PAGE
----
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In addition to the simulations in the area of knowledge representation and processing I have done some experimental work in the area of language memory and processing. One result is a study on the question if speakers gender is discernible in transcribed speech.
To investigate this question, a controlled collection of dialogues has been build. To do so, students performed an experiment in which one person had to explain another person how to construct a small model from parts of a construction kit without seeing each other. The gender distribution on the two roles (explaining and building) had been distributed equally. The dialogues have been recorded and transcribed.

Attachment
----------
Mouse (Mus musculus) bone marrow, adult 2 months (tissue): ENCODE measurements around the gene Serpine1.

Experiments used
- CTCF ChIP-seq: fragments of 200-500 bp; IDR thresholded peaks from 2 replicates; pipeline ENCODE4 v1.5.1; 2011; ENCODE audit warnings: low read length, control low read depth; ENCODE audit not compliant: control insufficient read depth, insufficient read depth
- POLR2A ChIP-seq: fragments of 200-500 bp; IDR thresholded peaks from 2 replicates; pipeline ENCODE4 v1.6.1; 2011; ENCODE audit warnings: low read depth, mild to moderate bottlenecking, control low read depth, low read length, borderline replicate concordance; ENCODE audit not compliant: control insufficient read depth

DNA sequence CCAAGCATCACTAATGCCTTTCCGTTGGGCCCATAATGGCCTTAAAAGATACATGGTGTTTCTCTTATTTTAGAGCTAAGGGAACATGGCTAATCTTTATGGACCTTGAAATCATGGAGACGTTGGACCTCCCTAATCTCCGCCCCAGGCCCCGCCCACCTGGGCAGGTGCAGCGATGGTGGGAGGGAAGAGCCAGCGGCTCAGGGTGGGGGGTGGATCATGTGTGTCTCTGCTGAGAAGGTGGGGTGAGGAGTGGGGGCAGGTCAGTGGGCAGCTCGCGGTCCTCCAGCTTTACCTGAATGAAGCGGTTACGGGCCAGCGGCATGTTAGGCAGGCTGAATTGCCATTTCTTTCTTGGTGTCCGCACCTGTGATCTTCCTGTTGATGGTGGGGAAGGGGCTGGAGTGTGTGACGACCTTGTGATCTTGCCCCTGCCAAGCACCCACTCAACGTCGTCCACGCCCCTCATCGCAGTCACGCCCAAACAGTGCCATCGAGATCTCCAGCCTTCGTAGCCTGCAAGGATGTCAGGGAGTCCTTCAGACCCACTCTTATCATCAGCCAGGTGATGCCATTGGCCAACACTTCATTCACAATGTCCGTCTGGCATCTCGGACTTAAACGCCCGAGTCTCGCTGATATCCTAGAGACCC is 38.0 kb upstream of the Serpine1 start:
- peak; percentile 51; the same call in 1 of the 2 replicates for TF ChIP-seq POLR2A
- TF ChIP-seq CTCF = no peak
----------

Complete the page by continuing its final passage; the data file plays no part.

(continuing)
To find out if subjects are able to recognize the gender of speakers from the transcripts, different subjects received a sample of four sections of dialogues, one for each possible distribution of gender to roles, and were asked to indicate the gender of the speakers.
The results show a weak but significant tendency towards correct identification of speakers gender. But they show as well a significant stereotype: subjects tend to assume that the person who is explaining is male and the person who gets the explanation and is building the model is female. This is true although the subjects had been told that the gender distribution is equal on their samples. This stereotype was found only for female raters. I have published a more detailed report in "Sex Roles": Is Speakers Gender Discernible in Transcribed Speech? (Ferber 1995 [->]).